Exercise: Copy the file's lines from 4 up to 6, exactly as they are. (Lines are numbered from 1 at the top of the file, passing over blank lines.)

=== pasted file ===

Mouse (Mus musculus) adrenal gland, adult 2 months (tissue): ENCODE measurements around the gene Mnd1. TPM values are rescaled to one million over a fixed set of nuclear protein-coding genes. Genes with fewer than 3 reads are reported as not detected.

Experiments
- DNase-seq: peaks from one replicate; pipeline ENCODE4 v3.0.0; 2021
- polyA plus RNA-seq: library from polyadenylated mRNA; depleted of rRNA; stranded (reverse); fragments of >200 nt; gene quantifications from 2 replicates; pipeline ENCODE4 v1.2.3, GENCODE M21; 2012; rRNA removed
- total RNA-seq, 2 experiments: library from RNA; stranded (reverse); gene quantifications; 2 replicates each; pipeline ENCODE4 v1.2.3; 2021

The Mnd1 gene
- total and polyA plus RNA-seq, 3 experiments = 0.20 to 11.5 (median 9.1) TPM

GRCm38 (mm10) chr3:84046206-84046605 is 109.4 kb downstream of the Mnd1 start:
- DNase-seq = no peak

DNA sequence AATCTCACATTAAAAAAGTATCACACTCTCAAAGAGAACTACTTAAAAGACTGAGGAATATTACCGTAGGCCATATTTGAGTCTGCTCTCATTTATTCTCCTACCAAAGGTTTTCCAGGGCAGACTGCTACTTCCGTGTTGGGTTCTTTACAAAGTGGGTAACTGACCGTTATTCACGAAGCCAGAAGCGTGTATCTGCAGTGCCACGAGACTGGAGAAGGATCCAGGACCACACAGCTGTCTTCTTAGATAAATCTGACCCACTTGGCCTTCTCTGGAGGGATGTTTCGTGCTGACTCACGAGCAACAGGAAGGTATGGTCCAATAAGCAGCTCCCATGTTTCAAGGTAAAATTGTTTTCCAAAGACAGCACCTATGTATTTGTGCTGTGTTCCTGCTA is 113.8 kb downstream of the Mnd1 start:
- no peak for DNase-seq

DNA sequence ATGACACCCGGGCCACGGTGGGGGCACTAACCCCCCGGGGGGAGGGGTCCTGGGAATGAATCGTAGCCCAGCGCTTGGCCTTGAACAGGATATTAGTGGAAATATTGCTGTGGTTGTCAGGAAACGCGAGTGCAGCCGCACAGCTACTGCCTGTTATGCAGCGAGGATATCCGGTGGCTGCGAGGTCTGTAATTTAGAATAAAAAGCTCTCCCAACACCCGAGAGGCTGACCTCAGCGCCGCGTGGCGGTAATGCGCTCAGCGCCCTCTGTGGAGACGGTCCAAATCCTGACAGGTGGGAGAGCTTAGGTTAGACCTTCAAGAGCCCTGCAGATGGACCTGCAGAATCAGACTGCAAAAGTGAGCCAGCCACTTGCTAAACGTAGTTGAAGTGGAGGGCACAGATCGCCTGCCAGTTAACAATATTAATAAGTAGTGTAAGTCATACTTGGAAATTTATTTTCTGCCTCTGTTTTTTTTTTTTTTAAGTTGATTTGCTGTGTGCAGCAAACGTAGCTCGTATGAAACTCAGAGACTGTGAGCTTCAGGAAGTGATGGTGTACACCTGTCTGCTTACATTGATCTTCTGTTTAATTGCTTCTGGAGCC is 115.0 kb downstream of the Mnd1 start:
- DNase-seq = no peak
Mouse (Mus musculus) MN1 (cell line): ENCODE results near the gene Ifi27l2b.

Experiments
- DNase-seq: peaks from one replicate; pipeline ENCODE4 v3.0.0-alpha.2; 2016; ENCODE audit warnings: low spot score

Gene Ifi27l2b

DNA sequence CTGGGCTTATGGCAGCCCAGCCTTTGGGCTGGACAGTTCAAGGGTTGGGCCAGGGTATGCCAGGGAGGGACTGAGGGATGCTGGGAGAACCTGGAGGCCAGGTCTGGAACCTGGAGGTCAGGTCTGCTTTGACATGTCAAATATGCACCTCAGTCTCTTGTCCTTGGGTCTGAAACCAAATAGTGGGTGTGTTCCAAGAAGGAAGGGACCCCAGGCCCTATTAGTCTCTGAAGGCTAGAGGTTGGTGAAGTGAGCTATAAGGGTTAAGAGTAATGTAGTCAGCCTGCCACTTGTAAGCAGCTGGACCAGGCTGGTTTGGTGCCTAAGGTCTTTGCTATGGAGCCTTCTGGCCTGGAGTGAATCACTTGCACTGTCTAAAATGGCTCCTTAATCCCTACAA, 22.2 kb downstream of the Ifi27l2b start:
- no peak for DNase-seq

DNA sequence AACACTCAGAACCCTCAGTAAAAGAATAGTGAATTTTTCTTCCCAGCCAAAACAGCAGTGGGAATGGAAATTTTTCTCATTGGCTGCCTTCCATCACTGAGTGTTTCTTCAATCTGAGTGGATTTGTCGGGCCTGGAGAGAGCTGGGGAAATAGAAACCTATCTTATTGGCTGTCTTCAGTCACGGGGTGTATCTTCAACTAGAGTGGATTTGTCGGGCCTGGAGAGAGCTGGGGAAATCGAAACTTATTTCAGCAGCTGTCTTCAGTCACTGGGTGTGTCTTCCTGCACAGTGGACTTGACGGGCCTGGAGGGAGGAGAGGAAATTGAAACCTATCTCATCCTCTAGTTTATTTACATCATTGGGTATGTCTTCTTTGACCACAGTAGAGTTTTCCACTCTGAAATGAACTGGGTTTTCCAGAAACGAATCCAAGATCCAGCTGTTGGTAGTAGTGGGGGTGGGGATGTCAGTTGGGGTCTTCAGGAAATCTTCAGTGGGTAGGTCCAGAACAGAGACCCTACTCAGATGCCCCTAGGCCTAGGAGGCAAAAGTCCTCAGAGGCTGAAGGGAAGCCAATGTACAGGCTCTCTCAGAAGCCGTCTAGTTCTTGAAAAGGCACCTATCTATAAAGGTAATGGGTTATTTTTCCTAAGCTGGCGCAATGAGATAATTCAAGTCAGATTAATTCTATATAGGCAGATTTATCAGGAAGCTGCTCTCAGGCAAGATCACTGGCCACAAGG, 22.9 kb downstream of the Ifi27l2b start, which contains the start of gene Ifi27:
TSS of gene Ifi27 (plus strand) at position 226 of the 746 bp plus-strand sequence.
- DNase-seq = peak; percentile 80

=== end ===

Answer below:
- polyA plus RNA-seq: library from polyadenylated mRNA; depleted of rRNA; stranded (reverse); fragments of >200 nt; gene quantifications from 2 replicates; pipeline ENCODE4 v1.2.3, GENCODE M21; 2012; rRNA removed
- total RNA-seq, 2 experiments: library from RNA; stranded (reverse); gene quantifications; 2 replicates each; pipeline ENCODE4 v1.2.3; 2021

The Mnd1 gene